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Nutrition 101 Chapter 1
Terms in this set (44)
acceptable macronutrient distribution range (amdr)
A range of intakes for a particular energy source that is associated with reduced risk of chronic disease while providing adequate intakes of essential nutrients.
adequate intake (ai)
A recommended average daily nutrient intake level based on observed or experimentally determined estimates of nutrient intake by a group of healthy people.
behavioral risk factor surveillance system (brfss)
The world's largest telephone survey that tracks lifestyle behaviors that increase our risk for chronic disease.
Complex observational studies with additional design features that allow us to gain a better understanding of factors that may influence disease.
centers for disease control and prevention (cdc)
The leading federal agency in the United States that protects the health and safety of people. Its mission is to promote health and quality of life by preventing and controlling disease, injury, and disability.
A disease characterized by a gradual onset and long duration, with signs and symptoms that are difficult to interpret and that respond poorly to medical treatment.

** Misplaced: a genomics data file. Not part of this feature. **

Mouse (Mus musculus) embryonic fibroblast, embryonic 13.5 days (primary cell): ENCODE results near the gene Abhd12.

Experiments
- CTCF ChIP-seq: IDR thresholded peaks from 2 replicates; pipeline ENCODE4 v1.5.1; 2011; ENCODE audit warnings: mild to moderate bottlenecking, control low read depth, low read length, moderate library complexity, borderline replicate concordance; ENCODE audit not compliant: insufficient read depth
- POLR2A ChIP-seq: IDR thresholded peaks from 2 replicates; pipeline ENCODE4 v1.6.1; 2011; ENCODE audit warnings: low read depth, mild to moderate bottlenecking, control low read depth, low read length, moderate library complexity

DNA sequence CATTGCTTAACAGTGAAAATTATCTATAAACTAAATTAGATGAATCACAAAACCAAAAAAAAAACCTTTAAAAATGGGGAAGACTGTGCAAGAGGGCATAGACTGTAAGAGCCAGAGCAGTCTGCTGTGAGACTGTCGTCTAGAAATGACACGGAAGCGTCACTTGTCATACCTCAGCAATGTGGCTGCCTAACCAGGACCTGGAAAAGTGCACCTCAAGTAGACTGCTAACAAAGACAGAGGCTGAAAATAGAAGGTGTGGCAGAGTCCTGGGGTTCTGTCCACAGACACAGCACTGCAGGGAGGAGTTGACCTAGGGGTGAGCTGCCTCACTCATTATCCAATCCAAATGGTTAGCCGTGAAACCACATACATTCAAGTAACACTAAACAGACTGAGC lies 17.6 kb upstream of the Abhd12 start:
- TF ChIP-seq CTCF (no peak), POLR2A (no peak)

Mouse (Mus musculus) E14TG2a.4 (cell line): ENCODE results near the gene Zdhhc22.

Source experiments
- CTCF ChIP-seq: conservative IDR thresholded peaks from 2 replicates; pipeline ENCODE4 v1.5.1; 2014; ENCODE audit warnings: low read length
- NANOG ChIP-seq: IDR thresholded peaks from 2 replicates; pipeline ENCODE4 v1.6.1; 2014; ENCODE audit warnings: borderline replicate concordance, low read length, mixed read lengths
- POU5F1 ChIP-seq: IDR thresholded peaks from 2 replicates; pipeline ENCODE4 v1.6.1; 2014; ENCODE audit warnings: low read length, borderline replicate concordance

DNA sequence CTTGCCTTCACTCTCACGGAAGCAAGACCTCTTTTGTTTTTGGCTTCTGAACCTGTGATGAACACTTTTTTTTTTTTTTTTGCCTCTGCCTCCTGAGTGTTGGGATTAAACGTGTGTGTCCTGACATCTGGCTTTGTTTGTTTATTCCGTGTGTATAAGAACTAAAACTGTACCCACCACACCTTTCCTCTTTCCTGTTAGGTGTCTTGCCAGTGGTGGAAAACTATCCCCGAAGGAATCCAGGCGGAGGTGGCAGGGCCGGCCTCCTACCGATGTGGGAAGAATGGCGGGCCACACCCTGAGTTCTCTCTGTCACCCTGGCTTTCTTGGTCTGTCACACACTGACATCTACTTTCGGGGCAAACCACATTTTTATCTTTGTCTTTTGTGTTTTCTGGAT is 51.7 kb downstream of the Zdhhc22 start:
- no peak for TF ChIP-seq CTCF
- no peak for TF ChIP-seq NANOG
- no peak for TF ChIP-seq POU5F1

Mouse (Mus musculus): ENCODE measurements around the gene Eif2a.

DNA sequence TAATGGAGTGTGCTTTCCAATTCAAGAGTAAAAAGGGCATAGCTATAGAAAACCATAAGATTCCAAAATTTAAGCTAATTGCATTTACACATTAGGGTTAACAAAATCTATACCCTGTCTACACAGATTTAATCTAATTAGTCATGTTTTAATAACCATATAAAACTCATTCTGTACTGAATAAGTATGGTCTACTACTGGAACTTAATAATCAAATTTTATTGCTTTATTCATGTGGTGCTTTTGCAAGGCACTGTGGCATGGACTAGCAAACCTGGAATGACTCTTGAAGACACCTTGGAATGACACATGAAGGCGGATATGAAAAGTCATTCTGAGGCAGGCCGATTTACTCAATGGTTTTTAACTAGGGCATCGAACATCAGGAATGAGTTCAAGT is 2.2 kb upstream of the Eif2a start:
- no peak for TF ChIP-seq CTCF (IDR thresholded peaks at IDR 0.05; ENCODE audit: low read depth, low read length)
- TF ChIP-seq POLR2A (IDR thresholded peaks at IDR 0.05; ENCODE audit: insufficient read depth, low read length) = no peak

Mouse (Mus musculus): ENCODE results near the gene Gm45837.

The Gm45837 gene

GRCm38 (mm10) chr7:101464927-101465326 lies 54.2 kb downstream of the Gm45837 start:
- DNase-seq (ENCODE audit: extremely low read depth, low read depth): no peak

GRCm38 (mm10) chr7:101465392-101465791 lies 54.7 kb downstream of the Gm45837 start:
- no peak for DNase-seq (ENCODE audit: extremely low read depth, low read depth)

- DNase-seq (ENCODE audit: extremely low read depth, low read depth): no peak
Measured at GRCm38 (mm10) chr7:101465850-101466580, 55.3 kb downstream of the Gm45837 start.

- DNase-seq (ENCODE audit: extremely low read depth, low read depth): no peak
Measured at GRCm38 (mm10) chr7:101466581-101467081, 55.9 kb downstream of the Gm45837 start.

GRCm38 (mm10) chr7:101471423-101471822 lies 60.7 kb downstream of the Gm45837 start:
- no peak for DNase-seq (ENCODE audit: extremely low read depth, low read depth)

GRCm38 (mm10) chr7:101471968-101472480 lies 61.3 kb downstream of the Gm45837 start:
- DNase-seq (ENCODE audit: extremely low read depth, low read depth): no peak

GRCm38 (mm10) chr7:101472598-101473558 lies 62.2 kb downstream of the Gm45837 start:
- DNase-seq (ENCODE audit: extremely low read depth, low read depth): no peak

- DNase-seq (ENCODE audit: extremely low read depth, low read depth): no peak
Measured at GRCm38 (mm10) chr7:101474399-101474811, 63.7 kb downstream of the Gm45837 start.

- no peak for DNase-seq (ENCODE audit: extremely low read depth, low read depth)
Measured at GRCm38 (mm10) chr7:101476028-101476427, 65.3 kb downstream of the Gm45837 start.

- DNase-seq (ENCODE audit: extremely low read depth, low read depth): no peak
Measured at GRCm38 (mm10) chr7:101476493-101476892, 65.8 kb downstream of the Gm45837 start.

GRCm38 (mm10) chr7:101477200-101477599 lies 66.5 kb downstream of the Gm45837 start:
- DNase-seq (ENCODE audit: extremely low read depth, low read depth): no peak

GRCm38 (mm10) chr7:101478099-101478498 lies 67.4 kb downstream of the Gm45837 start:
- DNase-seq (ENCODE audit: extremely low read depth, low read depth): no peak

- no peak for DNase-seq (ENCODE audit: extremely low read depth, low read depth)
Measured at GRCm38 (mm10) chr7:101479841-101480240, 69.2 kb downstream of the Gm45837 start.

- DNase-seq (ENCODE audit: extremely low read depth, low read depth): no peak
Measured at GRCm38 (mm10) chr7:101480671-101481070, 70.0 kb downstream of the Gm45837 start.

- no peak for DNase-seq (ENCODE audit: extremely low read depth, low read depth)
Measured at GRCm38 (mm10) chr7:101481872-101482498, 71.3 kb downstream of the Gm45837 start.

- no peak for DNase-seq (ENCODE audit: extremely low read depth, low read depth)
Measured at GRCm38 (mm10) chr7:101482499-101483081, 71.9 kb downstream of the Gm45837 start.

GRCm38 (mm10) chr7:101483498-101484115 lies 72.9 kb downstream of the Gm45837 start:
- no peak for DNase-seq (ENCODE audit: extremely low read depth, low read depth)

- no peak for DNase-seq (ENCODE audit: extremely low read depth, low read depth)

Tightly controlled experiments in which an intervention is given to determine its effect on a certain disease or health condition.
conflict of interest
A situation in which a person is in a position to derive personal benefit and unfair advantage from actions or decisions made in their official capacity.
A sign or symptom that is hidden from a client and requires laboratory tests or other invasive procedures to detect.
dietary reference intakes (dris)
A set of nutritional reference values for the United States and Canada that applies to healthy people.
Studies that examine patterns of health and disease conditions in defined populations.
estimated average requirement (ear)
The average daily nutrient intake level estimated to meet the requirement of half of the healthy individuals in a particular life stage or gender group.
estimated energy requirement (eer)
The average dietary energy intake that is predicted to maintain energy balance in a healthy individual.
Vitamins that are not soluble in water but are soluble in fat; these include vitamins A, D, E, and K.
The plants and animals we consume.
An educated guess as to why a phenomenon occurs.
The rate of new (or newly diagnosed) cases of a ¬disease within a period of time.
A substance or nutrient that does not contain carbon and hydrogen.
macronutrients'Nutrients that the body requires in relatively large amounts to support normal function and health. Examples are carbohydrates
lipids, proteins, and water
Minerals we need to consume in amounts of at least 100 mg per day and of which the total amount in our body is at least 5 g (5,000 mg).
A nutritional status that is out of balance; an individual is either getting too much or not enough of a particular nutrient or energy over a significant period of time.